Poplar and Highland 

Youth violence erupts at the heart of local commerce.

Perhaps the most celebrated and important thoroughfare in Shelby County is Poplar Avenue. It begins on Memphis' western rim, on the banks of the mighty Mississippi River, among the sturdy buildings of our governmental

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complex, and continues eastward through some of the city's oldest and most scenic areas, along the long edge of Overton Park and continuing past the Parkway, bisecting thereafter, mile upon mile of choice commercial and residential territory. Eventually it escapes Memphis proper and cuts a swath through the vital centers of Memphis' two most upscale suburbs, Germantown and Collierville, before finally crossing into Mississippi in the far southeast corner of the county.

Poplar can truly be called the Main Street of Shelby County, and a key point of it, a connecting link of sorts, about midway on its path through the county, is the intersection of Poplar and Highland, just past the monumental Benjamin Hooks Public Library on the north and the now-secluded stretch that shelters Chickasaw Gardens to the immediate south. The corner serves as an entrance into the University of Memphis area and to the nearby expanse of the Links of Galloway golf course. It is surrounded with prime shopping and residential areas.

On the northwest corner of the intersection is the busy Poplar Plaza shopping area, home to numerous popular restaurants and stores, and most notably the enormous (and enormously popular) new state-of-the-art Kroger Supermarket.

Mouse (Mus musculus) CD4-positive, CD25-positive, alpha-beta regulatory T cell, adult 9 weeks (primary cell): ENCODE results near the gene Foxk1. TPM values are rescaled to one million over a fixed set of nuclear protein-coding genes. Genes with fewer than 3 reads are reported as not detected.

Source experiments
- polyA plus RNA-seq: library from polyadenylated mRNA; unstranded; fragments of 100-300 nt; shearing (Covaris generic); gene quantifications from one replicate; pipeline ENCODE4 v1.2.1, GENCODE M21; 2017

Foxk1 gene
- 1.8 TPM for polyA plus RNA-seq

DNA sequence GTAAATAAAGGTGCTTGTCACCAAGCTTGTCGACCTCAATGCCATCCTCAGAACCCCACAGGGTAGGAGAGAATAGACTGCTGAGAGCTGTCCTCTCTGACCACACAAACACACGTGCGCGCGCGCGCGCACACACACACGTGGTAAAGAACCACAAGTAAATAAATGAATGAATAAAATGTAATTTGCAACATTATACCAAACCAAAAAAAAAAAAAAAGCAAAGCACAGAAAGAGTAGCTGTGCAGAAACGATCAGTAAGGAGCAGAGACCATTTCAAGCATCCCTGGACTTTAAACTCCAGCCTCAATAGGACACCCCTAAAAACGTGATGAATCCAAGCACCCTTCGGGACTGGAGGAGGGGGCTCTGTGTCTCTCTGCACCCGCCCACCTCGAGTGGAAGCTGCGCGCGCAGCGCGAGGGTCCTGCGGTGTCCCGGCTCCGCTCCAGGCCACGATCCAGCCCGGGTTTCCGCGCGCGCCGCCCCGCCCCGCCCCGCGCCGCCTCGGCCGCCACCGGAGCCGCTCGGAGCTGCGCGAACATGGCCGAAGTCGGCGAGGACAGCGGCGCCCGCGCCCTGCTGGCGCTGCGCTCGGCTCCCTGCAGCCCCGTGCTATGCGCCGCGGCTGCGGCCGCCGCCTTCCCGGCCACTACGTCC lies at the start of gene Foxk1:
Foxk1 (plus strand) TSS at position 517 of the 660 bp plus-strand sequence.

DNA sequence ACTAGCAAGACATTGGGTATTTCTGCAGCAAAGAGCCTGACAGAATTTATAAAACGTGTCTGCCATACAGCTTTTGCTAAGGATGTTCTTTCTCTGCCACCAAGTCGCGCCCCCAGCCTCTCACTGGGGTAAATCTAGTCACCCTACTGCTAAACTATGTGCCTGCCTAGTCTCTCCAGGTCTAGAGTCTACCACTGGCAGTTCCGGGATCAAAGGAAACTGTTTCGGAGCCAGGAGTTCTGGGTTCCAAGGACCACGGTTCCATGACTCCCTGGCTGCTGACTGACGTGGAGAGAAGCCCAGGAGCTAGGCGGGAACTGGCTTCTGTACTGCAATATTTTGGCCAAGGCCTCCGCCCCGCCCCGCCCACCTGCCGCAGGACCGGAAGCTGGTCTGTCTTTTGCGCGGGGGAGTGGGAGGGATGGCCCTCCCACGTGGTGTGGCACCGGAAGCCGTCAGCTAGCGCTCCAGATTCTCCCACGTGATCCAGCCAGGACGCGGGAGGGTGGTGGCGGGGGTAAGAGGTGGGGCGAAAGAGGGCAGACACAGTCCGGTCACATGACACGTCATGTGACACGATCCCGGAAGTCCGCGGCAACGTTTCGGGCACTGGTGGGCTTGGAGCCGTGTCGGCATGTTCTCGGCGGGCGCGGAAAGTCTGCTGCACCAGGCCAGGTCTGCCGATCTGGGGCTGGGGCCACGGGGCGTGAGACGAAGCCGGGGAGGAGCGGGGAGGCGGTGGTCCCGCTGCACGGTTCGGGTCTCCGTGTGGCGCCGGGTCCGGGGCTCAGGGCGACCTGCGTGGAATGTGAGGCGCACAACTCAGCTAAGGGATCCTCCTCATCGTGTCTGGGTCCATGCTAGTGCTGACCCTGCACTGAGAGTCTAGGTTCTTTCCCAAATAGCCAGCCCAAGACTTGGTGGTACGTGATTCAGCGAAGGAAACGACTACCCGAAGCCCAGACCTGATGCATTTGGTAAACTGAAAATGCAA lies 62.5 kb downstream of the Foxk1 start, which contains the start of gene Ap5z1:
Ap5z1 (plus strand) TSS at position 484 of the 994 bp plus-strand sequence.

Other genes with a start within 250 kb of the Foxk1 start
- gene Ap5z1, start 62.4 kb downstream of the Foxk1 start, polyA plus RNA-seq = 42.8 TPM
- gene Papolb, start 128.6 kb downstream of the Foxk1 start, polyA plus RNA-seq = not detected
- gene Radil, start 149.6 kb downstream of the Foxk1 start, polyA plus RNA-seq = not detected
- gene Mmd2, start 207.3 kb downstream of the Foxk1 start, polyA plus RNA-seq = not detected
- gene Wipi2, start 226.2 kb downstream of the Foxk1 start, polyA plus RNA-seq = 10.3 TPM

On each of the past two weekends, the vast parking area of Poplar Plaza has been the scene of mob violence. As surely as everybody reading this knows, the second of these outbreaks, during which a would-be Kroger shopper barely managed a gauntlet run from where he'd parked his car to the relative safety of the big store's interior, was captured on video via an employee's cellphone camera. As the video also makes clear, two other Kroger employees, both young teens, were beaten unconscious by the marauders, who may or may not have been playing the thuggish "game" called Point 'Em Out, Knock 'Em Out, which targets people at random who have the misfortune to be in the mob's path.

Mayor A C Wharton and Police Director Toney Armstrong have responded promptly to the latest incident with strong words and promises of strong action. Several arrests have already been made. In their own way, though, they have been a bit like President Obama, who has so far struggled to counter the horrific surge of the ISIS caliphate with impressive rhetoric but with uncertain action.

This latest urban crisis similarly confronts Memphis. Occurring at a time of reduced benefits and troubled prospects for the city's first responders, it would be difficult to deal with even by a fully staffed law enforcement corps with high morale.

But we know what we're up against — a virulent strain of youth violence that, if left unchecked, could beget more such incidents, generate vigilante responses, and sunder permanently the links that still hold Shelby County together — literally and figuratively, physically and spiritually.

The way to confront the problem must be found, and it will need the full support of all of us. If one of the pillars of Memphis commerce is allowed to fall prey to this sort of lawless behavior, everyone loses, regardless of race, class, or place of residence.


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